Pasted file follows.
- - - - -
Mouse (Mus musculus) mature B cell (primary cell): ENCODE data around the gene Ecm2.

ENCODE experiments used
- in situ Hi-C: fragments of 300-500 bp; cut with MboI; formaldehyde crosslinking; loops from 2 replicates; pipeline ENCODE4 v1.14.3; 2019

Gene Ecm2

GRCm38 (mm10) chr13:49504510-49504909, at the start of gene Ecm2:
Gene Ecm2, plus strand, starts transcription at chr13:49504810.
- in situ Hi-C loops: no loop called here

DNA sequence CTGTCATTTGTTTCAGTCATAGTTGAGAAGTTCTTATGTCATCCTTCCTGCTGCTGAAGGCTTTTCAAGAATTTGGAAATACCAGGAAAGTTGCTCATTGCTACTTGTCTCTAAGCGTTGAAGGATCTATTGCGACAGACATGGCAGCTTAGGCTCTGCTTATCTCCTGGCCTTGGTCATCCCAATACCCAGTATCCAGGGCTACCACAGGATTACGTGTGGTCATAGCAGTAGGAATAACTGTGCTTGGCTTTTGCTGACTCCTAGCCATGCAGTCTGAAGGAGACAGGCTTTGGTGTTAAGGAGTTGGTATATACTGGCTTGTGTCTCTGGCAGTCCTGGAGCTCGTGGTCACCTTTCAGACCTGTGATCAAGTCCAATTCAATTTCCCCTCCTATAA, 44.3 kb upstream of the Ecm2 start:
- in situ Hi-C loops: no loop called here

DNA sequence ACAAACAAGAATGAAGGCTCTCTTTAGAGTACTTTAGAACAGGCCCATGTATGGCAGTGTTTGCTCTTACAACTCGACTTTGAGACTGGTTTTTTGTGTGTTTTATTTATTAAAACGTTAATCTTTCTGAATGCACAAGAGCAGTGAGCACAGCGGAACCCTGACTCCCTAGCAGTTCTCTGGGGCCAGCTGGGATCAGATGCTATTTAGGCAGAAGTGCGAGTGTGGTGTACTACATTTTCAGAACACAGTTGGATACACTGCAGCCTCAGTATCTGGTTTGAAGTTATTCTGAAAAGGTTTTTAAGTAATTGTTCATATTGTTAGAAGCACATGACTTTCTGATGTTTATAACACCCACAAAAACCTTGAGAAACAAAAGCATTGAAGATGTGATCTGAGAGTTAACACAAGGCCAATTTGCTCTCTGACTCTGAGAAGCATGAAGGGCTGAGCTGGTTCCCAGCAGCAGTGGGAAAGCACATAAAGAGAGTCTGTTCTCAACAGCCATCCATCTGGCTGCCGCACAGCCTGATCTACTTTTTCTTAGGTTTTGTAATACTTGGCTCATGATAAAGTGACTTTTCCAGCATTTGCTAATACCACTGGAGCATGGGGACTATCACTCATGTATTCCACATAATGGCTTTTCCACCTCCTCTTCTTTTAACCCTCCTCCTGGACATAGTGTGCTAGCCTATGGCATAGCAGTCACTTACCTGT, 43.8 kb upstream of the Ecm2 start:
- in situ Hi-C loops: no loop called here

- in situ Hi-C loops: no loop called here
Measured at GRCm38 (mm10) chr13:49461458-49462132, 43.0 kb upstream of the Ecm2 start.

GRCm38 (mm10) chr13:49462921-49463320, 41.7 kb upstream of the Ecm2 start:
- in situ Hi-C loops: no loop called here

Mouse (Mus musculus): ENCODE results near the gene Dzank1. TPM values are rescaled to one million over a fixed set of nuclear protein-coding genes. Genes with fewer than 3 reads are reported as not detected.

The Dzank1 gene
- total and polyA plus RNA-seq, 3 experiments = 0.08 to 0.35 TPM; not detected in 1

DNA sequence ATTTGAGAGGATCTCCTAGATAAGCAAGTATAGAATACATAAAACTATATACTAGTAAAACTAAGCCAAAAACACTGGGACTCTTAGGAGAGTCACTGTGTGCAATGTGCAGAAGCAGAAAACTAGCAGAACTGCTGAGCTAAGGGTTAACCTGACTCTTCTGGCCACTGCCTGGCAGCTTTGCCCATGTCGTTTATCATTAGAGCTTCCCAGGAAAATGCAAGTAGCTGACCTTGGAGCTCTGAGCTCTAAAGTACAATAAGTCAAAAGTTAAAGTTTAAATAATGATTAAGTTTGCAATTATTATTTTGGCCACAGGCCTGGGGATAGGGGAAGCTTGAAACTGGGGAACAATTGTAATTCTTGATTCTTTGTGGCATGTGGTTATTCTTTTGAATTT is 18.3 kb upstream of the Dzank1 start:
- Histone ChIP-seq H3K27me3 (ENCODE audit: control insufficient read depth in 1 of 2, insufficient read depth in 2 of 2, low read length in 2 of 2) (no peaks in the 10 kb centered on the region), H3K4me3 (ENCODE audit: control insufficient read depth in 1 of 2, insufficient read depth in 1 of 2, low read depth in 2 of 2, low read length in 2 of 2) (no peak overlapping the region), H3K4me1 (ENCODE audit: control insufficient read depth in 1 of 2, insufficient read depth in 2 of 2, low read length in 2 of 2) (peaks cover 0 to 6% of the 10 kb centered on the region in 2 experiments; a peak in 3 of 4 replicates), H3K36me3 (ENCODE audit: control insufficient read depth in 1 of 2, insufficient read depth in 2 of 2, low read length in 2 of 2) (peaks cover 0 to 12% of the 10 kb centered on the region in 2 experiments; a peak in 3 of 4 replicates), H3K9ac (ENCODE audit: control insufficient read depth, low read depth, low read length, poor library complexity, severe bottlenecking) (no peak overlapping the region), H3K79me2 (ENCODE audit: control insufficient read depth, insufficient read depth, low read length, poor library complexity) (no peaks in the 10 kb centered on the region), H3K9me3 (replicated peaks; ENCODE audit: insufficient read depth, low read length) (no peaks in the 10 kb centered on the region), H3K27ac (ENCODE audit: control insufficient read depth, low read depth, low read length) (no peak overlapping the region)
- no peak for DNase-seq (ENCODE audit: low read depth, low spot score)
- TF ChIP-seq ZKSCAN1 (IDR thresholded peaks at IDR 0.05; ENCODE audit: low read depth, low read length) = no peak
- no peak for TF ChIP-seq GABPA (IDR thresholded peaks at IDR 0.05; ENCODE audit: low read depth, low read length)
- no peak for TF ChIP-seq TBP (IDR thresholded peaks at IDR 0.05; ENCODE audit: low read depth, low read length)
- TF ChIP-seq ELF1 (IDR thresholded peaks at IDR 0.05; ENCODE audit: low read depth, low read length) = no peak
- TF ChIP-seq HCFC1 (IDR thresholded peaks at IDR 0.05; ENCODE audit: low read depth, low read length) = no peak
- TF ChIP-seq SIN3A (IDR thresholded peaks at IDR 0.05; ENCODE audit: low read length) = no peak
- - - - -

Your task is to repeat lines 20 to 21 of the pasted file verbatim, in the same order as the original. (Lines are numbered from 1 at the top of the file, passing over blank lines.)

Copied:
- Histone ChIP-seq H3K27me3 (ENCODE audit: control insufficient read depth in 1 of 2, insufficient read depth in 2 of 2, low read length in 2 of 2) (no peaks in the 10 kb centered on the region), H3K4me3 (ENCODE audit: control insufficient read depth in 1 of 2, insufficient read depth in 1 of 2, low read depth in 2 of 2, low read length in 2 of 2) (no peak overlapping the region), H3K4me1 (ENCODE audit: control insufficient read depth in 1 of 2, insufficient read depth in 2 of 2, low read length in 2 of 2) (peaks cover 0 to 6% of the 10 kb centered on the region in 2 experiments; a peak in 3 of 4 replicates), H3K36me3 (ENCODE audit: control insufficient read depth in 1 of 2, insufficient read depth in 2 of 2, low read length in 2 of 2) (peaks cover 0 to 12% of the 10 kb centered on the region in 2 experiments; a peak in 3 of 4 replicates), H3K9ac (ENCODE audit: control insufficient read depth, low read depth, low read length, poor library complexity, severe bottlenecking) (no peak overlapping the region), H3K79me2 (ENCODE audit: control insufficient read depth, insufficient read depth, low read length, poor library complexity) (no peaks in the 10 kb centered on the region), H3K9me3 (replicated peaks; ENCODE audit: insufficient read depth, low read length) (no peaks in the 10 kb centered on the region), H3K27ac (ENCODE audit: control insufficient read depth, low read depth, low read length) (no peak overlapping the region)
- no peak for DNase-seq (ENCODE audit: low read depth, low spot score)